The eCommerce revolution has arguably been most kind to fashion retailers. The creativity associated with apparel means that brands in the industry can open up their offering online, showing unique style through the blank slate of the internet and giving customers a taste of the kind of products they have without those customers having to travel to the shop, try everything on, and make decisions on the spot. Now, customers can leisurely browse through potential purchases on their mobile, and immediately research items of interest that have been sparked by what they’ve seen on TV, read in the newspaper, or come across online.
However, retailers’ move to eCommerce has not been without its share of problems, the most significant being the number of product returns they have to deal with. As eCommerce removes the option for the customer to try the piece of clothing they’re buying on, it means they can’t be absolutely sure they’re happy with their purchase. The garment may not fit, may be uncomfortable, or simply may not look as good on them as they thought it would when they saw it on the website.There are many, many reasons for product returns, and they all add up to one significant problem for retailers.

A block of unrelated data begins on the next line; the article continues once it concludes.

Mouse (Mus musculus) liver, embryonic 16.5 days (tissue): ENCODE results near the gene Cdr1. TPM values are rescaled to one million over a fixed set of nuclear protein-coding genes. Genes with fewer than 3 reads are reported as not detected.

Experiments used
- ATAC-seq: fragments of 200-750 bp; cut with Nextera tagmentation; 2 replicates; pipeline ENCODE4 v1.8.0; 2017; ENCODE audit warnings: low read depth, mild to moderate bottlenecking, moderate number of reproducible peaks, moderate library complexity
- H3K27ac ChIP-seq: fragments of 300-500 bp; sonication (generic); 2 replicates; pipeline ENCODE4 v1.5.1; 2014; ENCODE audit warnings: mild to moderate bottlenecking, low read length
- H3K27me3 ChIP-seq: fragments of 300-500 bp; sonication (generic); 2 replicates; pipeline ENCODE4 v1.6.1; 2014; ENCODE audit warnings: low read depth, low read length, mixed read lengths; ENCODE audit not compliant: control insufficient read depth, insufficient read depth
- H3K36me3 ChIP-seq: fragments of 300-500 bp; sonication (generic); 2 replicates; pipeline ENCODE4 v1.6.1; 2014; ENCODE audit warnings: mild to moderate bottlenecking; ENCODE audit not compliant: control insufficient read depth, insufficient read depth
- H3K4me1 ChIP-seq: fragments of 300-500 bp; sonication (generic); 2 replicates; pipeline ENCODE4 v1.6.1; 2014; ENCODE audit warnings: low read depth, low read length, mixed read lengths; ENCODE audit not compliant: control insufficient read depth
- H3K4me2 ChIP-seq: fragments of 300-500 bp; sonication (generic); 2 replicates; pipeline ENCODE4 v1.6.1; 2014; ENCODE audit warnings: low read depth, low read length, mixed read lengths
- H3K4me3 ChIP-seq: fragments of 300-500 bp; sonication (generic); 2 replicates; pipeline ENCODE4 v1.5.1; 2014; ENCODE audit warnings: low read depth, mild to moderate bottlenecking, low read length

At the end of 2015, it was estimated that 30% of clothing and footwear bought online during November and December would be returned in early 2016, while further research in May 2016 revealed that almost two thirds of shoppers who have bought women’s clothing online in the last six months have sent at least one item back. Lee Bloor of online retailer Lavish Alice told the BBC that customers have found a new way to shop in the absence of changing rooms. “These days we are noticing a trend of consumers buying multiple sizes of the same product so they use their bedrooms as their changing rooms.”
So what can online retailers do to reduce return rates? In this article, mporium looks at some of the best tips…
Embrace Augmented Reality
If one of the biggest problems is customers being unable to try their purchases on physically, then retailers need to look at how they can do that virtually. Augmented reality gives brands the opportunity to place the power in customers’ hands. By using their phone or tablet, shoppers can get an understanding of how the item of clothing will look on them without actually putting it on. It doesn’t resolve all the problems around the size of a garment, and doesn’t give customers a sense of how an item will feel, but it saves them having to imagine how it will look.